FacebookTwitterRedditEmail

Voters Drafted a Reluctant Trump Because They Hated Hillary That Much

I’ve been saying, for over a year, that Donald Trump is a dog who caught a car: he wanted to run for president, not be president.

Looks like my theory is confirmed.

“Shortly after 8 p.m. on Election Night, when the unexpected trend — Trump might actually win — seemed confirmed, Don Jr. told a friend that his father, or DJT, as he calls him, looked as if he had seen a ghost. Melania was in tears — and not of joy,” writes Michael Wolff in an excerpt from his book “Fire and Fury: Inside the Trump White House. There was, in the space of little more than an hour, in Steve Bannon’s not unamused observation, a befuddled Trump morphing into a disbelieving Trump and then into a horrified Trump.”

Clearly, Trump has pivoted.

The celebrity real estate magnate has stopped worrying. Long forgotten are his reluctant move to D.C., his fantasies of governing from his brass-trimmed Manhattan aerie. He has learned to love love love the bully pulpit. The presidency even comes with the ultimate Christmas gift for the megalomaniacal narcissist in your life: the power of life and death over humans, animals and plants!

Wolff’s revelation by way of Steve Bannon is worth reflecting upon for two reasons.

First is another first.

Trump may be America’s first certifiably insane president. He is probably the most ignorant — and we’ve had some doozies. He is certainly the first without any political or high-level military experience whatsoever. What we now know is at least as remarkable as those bulletpoints: Trump is effectively the first president drafted into the position.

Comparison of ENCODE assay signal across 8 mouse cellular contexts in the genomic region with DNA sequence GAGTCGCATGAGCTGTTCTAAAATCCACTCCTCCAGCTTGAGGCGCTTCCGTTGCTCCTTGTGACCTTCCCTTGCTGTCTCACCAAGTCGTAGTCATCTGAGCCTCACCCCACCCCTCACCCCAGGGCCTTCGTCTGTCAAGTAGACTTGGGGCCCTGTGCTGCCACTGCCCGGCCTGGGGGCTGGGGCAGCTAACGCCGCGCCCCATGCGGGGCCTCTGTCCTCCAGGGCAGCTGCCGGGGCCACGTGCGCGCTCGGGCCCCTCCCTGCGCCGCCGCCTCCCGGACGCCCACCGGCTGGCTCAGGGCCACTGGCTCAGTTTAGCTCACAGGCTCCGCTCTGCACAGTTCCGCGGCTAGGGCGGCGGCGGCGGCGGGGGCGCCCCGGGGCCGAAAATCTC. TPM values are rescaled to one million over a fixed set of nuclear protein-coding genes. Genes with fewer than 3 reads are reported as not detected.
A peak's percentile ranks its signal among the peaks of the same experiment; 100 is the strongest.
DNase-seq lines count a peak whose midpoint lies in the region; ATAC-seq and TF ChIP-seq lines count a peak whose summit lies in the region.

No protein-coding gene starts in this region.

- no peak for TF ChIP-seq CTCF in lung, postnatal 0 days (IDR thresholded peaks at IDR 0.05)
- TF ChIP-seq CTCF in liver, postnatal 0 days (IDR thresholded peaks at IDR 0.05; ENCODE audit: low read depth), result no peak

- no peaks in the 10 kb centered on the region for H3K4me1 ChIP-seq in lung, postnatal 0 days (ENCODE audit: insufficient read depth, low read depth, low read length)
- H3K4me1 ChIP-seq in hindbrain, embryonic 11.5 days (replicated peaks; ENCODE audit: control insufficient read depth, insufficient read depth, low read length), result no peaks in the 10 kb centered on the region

Vice presidents have been elevated to the Oval Office unexpectedly. But the possibility of winding up behind the big desk was always on their minds. They were political creatures.

If Wolff and Bannon are to be believed — and so far, there is no reason not to — Trump didn’t want the job. His team wanted him to lose. “Once he lost, Trump would be both insanely famous and a martyr to Crooked Hillary,” Wolff writes. “His daughter Ivanka and son-in-law Jared would be international celebrities. Steve Bannon would become the de facto head of the tea-party movement. Kellyanne Conway would be a cable-news star. Melania Trump, who had been assured by her husband that he wouldn’t become president, could return to inconspicuously lunching. Losing would work out for everybody. Losing was winning.”

Wanting to lose explains Trump’s refusal to contribute to his own run. It explains his barebones campaign, with its weird lack of field offices, his sleepy national HQ and his cheapskate approach to TV ads. The dude ran for president yet refused to spend the night in a hotel room.

As Hillary Clinton might ask: What happened?

The voters insisted upon Trump.

It’s difficult for Democrats to hear, but it’s true.

Republicans voted for Trump because Republican voters always vote Republican. But it was the swing voters who put him over the top. They voted for Trump despite his crazy rhetoric, his violent rallies and his incoherent promises. They were determined to howl their ballotbox cris de coeur. After decades of NAFTA and outsourcing and Rust Beltification and H1-B visas for foreigners while American tech workers can’t find work, they demanded to be heard. They did that by voting for Trump.

Trump isn’t merely devoted to his base. He is beholden to them. They put him in the White House even though he didn’t want to go.

The second takeaway here is that Hillary was an even worse candidate than her biggest detractors (cough cough) believed. Ruminate on this: she lost to a man who tried to lose.

A man with no experience.

With no campaign.

A nut.

You may be asking yourself here, why keep bashing Hillary? Why not leave her alone and move on?